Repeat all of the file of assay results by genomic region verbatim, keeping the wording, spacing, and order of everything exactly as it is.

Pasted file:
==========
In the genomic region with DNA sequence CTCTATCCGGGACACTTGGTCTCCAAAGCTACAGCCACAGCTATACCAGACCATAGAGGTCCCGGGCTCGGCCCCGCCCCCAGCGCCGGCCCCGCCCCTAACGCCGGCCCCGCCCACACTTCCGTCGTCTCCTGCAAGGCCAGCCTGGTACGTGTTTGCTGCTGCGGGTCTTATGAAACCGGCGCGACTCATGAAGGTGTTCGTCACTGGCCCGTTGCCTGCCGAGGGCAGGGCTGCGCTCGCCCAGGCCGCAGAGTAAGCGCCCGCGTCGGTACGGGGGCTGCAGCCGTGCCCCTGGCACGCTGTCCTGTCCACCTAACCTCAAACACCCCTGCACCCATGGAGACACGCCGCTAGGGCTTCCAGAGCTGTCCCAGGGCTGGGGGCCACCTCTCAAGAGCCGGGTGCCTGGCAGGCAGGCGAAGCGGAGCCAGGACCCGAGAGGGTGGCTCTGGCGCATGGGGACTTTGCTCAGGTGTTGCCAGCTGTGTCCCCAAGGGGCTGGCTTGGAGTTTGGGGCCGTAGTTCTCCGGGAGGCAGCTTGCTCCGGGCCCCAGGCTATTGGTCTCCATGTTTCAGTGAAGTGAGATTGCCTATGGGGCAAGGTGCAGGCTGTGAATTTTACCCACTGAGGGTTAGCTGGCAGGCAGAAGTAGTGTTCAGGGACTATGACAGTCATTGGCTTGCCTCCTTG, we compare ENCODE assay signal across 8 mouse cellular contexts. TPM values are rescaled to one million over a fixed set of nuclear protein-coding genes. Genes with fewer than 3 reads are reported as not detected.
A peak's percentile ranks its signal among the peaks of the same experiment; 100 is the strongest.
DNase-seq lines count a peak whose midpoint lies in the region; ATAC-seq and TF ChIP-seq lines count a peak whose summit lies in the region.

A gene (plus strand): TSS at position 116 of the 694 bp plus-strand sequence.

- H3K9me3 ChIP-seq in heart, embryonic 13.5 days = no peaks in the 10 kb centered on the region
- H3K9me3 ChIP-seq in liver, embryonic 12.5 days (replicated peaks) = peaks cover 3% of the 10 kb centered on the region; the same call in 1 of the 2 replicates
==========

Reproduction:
In the genomic region with DNA sequence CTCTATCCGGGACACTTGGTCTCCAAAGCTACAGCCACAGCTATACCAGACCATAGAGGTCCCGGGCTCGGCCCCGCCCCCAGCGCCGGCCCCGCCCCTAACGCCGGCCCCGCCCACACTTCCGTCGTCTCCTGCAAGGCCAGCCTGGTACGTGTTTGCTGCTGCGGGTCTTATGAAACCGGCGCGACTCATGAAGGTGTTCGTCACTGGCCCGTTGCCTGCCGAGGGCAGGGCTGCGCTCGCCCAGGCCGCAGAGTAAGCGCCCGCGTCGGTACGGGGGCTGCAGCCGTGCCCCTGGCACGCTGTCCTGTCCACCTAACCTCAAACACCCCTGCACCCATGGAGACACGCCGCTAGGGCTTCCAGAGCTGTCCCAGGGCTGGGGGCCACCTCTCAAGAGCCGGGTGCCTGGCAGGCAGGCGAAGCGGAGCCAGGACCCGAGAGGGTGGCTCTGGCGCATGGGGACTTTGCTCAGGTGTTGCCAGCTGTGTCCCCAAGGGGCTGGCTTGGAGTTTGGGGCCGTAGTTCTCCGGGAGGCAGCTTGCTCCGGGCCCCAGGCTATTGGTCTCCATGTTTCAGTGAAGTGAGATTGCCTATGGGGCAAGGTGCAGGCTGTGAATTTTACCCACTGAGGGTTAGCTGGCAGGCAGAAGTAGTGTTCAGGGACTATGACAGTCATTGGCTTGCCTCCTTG, we compare ENCODE assay signal across 8 mouse cellular contexts. TPM values are rescaled to one million over a fixed set of nuclear protein-coding genes. Genes with fewer than 3 reads are reported as not detected.
A peak's percentile ranks its signal among the peaks of the same experiment; 100 is the strongest.
DNase-seq lines count a peak whose midpoint lies in the region; ATAC-seq and TF ChIP-seq lines count a peak whose summit lies in the region.

A gene (plus strand): TSS at position 116 of the 694 bp plus-strand sequence.

- H3K9me3 ChIP-seq in heart, embryonic 13.5 days = no peaks in the 10 kb centered on the region
- H3K9me3 ChIP-seq in liver, embryonic 12.5 days (replicated peaks) = peaks cover 3% of the 10 kb centered on the region; the same call in 1 of the 2 replicates